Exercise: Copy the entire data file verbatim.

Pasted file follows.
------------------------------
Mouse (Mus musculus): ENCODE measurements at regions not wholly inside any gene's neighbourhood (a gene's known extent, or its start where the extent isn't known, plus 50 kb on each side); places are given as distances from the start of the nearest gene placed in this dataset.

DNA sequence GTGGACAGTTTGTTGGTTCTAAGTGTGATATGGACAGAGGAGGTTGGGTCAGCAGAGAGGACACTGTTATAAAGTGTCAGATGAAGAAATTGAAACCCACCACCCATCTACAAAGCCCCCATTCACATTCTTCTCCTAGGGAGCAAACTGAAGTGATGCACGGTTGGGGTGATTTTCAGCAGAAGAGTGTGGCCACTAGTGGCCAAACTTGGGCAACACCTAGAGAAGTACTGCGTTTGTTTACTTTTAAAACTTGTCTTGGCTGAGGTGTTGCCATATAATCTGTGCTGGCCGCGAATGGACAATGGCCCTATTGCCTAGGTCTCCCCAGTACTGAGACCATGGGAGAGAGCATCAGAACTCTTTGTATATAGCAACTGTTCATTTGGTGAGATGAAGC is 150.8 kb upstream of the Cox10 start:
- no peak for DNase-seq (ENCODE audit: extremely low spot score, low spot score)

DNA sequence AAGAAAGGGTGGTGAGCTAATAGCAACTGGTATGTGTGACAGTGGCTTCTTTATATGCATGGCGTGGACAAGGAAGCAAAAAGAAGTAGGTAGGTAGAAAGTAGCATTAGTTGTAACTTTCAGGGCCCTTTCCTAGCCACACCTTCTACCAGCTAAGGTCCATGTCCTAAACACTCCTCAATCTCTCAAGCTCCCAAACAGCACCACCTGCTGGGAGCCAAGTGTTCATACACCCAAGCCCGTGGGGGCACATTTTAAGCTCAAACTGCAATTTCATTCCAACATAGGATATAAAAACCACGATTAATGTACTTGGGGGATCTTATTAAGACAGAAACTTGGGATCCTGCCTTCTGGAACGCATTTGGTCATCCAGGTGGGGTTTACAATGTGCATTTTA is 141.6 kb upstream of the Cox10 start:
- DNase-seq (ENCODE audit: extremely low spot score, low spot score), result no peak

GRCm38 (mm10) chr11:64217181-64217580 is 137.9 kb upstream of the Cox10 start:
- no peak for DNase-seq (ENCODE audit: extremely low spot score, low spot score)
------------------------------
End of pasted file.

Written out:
Mouse (Mus musculus): ENCODE measurements at regions not wholly inside any gene's neighbourhood (a gene's known extent, or its start where the extent isn't known, plus 50 kb on each side); places are given as distances from the start of the nearest gene placed in this dataset.

DNA sequence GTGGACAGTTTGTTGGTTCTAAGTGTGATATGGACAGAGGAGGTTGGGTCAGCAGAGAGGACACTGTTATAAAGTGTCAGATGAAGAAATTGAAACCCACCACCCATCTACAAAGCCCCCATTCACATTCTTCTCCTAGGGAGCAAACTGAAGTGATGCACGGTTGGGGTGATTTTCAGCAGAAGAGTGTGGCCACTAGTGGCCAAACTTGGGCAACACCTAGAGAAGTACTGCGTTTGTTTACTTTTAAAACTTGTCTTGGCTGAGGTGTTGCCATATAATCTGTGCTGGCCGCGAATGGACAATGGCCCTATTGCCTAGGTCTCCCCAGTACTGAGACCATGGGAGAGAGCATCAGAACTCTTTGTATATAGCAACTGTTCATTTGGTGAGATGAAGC is 150.8 kb upstream of the Cox10 start:
- no peak for DNase-seq (ENCODE audit: extremely low spot score, low spot score)

DNA sequence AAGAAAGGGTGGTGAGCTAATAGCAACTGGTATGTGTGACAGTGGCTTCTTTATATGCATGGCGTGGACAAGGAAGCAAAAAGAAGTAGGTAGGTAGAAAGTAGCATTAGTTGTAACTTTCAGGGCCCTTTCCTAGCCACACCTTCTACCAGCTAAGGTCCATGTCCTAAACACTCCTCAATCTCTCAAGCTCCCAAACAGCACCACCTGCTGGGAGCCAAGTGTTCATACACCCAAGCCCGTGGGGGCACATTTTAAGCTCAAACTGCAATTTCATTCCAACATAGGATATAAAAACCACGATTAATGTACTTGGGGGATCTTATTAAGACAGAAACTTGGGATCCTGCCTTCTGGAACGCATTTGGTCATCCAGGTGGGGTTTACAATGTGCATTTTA is 141.6 kb upstream of the Cox10 start:
- DNase-seq (ENCODE audit: extremely low spot score, low spot score), result no peak

GRCm38 (mm10) chr11:64217181-64217580 is 137.9 kb upstream of the Cox10 start:
- no peak for DNase-seq (ENCODE audit: extremely low spot score, low spot score)